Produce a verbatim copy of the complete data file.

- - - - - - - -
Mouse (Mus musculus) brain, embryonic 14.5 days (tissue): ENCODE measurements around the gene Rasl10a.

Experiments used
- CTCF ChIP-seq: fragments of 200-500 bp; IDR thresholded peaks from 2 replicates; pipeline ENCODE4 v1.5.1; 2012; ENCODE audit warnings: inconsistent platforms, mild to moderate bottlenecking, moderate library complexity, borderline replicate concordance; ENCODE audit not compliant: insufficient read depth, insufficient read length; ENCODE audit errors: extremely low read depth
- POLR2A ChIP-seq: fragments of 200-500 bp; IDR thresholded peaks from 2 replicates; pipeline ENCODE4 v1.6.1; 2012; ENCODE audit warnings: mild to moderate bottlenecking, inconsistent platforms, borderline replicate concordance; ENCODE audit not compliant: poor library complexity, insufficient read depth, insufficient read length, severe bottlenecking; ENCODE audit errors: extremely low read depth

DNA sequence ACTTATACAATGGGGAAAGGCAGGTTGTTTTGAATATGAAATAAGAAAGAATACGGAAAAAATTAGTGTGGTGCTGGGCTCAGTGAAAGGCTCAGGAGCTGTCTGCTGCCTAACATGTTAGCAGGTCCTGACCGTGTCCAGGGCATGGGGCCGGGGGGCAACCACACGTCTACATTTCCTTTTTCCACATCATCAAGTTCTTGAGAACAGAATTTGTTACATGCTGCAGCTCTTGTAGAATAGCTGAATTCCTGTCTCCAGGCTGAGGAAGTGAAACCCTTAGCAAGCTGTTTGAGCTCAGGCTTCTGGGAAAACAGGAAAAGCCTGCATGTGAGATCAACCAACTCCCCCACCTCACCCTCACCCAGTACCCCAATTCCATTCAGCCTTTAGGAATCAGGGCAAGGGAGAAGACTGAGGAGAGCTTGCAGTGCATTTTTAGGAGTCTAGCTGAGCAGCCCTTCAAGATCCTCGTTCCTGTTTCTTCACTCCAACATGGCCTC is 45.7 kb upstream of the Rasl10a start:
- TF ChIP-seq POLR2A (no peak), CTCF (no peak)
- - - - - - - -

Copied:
Mouse (Mus musculus) brain, embryonic 14.5 days (tissue): ENCODE measurements around the gene Rasl10a.

Experiments used
- CTCF ChIP-seq: fragments of 200-500 bp; IDR thresholded peaks from 2 replicates; pipeline ENCODE4 v1.5.1; 2012; ENCODE audit warnings: inconsistent platforms, mild to moderate bottlenecking, moderate library complexity, borderline replicate concordance; ENCODE audit not compliant: insufficient read depth, insufficient read length; ENCODE audit errors: extremely low read depth
- POLR2A ChIP-seq: fragments of 200-500 bp; IDR thresholded peaks from 2 replicates; pipeline ENCODE4 v1.6.1; 2012; ENCODE audit warnings: mild to moderate bottlenecking, inconsistent platforms, borderline replicate concordance; ENCODE audit not compliant: poor library complexity, insufficient read depth, insufficient read length, severe bottlenecking; ENCODE audit errors: extremely low read depth

DNA sequence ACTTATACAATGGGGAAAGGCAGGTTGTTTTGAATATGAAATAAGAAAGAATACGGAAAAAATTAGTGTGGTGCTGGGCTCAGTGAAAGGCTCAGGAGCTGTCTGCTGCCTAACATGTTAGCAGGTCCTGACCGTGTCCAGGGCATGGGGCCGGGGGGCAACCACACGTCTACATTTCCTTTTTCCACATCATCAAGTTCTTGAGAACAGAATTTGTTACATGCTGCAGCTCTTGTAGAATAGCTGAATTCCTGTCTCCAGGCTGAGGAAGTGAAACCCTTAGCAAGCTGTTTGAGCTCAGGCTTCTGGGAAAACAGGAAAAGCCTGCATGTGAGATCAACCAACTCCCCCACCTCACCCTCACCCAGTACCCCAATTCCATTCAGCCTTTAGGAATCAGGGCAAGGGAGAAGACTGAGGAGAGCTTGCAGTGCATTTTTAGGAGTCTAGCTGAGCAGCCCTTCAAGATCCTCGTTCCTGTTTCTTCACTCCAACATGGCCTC is 45.7 kb upstream of the Rasl10a start:
- TF ChIP-seq POLR2A (no peak), CTCF (no peak)